Master's Thesis Research
For my Master's thesis research, I assessed the conservation value of shaded coffee plantations and secondary forests in Puerto Rico for resident avifauna and examined the influence of nesting location and habitat type on nest predation rates. As size and number of undisturbed forests dwindle due to human encroachment, the importance of disturbed areas, such as secondary forests and shaded coffee plantations, for conservation of avifauna has risen. These “functional substitutions” are not only recognized and valued at present, but in some cases, they may have played important conservation roles in the past.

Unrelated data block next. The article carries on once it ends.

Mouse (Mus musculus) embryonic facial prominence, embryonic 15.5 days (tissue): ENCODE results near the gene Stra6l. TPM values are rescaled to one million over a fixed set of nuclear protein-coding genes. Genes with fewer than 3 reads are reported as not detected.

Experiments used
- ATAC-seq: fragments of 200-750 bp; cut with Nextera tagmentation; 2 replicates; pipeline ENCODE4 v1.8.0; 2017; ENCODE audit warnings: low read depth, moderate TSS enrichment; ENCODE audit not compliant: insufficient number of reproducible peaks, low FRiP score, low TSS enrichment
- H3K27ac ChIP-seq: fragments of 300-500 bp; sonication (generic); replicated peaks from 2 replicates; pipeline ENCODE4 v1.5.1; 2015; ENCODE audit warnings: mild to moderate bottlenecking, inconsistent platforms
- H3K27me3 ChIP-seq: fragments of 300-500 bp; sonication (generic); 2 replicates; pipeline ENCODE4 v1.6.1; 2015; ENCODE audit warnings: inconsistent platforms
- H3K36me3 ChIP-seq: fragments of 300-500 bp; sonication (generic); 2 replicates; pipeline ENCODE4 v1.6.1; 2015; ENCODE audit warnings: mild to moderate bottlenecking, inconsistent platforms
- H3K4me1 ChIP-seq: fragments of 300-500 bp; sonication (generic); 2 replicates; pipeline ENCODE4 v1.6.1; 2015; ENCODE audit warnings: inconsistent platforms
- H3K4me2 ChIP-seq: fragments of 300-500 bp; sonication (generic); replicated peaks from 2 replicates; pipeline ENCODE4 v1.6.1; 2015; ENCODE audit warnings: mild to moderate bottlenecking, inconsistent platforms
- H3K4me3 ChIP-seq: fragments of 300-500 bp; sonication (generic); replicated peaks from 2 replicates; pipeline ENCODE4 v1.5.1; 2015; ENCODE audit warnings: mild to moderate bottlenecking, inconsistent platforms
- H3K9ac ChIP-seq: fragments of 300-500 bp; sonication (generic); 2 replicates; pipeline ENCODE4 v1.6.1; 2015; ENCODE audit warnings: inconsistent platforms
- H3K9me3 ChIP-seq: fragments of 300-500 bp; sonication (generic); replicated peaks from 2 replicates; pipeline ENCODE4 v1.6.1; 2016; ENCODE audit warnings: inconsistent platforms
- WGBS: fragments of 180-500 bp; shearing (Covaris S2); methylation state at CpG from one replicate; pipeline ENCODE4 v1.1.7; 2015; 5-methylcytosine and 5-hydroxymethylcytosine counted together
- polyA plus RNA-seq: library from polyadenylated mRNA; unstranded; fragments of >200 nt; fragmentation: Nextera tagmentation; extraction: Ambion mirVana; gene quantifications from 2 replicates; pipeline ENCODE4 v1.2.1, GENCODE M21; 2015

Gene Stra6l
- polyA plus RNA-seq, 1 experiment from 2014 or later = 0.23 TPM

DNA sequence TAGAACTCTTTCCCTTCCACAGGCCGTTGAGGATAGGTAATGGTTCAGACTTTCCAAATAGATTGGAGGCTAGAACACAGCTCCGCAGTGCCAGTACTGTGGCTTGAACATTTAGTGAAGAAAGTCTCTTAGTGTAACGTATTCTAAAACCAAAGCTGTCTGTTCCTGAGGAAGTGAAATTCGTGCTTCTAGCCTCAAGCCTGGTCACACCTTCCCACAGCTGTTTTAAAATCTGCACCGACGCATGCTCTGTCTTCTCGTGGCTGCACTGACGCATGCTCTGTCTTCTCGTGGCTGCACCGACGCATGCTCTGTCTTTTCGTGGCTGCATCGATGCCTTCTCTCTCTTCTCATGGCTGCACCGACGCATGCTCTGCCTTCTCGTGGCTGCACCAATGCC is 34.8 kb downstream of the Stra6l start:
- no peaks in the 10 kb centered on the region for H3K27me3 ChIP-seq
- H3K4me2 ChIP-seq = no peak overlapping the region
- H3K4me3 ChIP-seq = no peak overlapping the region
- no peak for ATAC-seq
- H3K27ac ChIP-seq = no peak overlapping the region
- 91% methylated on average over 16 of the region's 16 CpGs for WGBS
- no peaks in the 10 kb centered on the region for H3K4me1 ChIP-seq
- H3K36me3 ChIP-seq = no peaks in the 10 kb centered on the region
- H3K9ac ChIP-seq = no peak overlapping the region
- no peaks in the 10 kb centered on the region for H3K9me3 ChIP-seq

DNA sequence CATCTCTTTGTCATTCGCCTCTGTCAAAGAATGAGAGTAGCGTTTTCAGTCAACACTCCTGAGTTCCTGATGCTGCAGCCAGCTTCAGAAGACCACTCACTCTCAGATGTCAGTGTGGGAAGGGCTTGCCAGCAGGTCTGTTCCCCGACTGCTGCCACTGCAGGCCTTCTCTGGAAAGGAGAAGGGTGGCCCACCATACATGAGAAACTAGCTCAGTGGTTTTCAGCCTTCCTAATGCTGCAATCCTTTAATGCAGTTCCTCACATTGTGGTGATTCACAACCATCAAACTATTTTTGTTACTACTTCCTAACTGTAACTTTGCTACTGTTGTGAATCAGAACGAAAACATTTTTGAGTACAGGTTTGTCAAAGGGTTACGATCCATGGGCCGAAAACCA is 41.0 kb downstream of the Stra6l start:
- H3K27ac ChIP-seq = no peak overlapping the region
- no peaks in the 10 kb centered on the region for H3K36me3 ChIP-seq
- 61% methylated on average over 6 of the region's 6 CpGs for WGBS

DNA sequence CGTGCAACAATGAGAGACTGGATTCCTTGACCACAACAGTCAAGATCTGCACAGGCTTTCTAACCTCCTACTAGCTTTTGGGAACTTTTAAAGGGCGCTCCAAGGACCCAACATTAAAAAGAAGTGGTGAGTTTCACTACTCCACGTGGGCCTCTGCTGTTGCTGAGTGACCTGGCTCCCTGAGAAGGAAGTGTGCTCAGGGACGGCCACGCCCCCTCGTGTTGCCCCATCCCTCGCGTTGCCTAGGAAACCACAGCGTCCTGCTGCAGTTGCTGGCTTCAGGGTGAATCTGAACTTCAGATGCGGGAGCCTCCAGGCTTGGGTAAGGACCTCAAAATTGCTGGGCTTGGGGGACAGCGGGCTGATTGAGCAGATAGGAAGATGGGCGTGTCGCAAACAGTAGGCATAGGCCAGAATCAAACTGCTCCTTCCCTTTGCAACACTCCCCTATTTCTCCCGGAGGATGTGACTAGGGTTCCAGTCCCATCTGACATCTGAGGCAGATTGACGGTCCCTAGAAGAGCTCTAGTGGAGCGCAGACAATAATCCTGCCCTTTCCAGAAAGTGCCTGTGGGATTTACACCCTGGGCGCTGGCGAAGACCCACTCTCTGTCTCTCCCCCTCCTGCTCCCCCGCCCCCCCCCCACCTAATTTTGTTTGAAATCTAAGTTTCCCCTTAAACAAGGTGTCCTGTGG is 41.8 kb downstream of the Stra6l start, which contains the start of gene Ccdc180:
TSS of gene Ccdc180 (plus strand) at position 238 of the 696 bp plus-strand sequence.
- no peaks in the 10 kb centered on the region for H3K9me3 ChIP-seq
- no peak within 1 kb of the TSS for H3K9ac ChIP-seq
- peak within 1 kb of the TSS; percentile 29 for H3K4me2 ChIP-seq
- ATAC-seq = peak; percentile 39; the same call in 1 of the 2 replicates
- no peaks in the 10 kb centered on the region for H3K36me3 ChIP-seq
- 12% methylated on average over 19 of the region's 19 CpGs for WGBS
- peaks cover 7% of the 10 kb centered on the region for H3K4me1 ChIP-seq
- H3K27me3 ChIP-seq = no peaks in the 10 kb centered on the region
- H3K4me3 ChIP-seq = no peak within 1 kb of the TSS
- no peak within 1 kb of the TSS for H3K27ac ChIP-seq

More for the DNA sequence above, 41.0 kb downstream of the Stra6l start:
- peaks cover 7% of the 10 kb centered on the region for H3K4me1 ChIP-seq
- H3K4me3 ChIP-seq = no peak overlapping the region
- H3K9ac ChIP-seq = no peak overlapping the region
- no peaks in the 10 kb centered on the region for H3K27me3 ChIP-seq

I analyzed data collected from 1997-1999 on the reproductive activity and productivity of resident avifauna in shaded coffee plantations and secondary forests in Puerto Rico. Data collected from a survey of >250 nests showed that shaded coffee plantations and secondary forests did not differ in terms of species composition, nest success, or breeding productivity. Nest predation and nest abandonment each accounted for 38% of nest failures. The production capacity of shaded coffee plantations was dependent on nesting substrates provided by the shade vegetation (canopy) layer, not the coffee tree layer. Nesting activity in secondary forests also occurred primarily in the canopy layer (Gleffe et al. 2006, Ornitologia Neotropical) . To investigate the basis of this pattern, I tested whether the observed nesting patterns were influenced by differential predation pressure between the understory and canopy layers. I also tested whether predation pressure differed between canopy layers of plantations and secondary forests to further assess the conservation value of shaded plantations. Tests were conducted using a series of carefully designed artificial nest experiments during the breeding season of 2005. I found that predation rates ranged from 0.44 to 0.77 (average = 0.65 ± 0.06 SE) for understory and from 0.45 to 0.80 (average = 0.65 ± 0.05 SE) for canopy nest heights. Predation rates ranged from 0.67 to 1.0 (average = 0.84 ± 0.06 SE) in shaded coffee plantations, and from 0.63 to 0.97 (average = 0.81 ± 0.06 SE) in adjacent secondary forest. Rates for both experiments were not significantly different (P > 0.05). Based on photographic evidence, avian and mammalian nest predators can prey upon nests regardless of height. Experiments and data from natural nests suggest that birds nesting in shaded plantations are not at a disadvantage compared to those nesting in secondary forests (Gleffe 2005, M.S. Thesis). This finding, coupled with the fact that shaded coffee plantations were more widespread in the past and were managed as rustic plantations and traditional polycultures (resembling primary forests), lends considerable support to the notion that shaded coffee plantations have served as a refuge for resident avian species during periods of widespread deforestation. Moreover, the pervasive nature of nest predation reported in this work, and its influence on habitat quality, affirmed the need to identify and manage habitat features associated with nest success.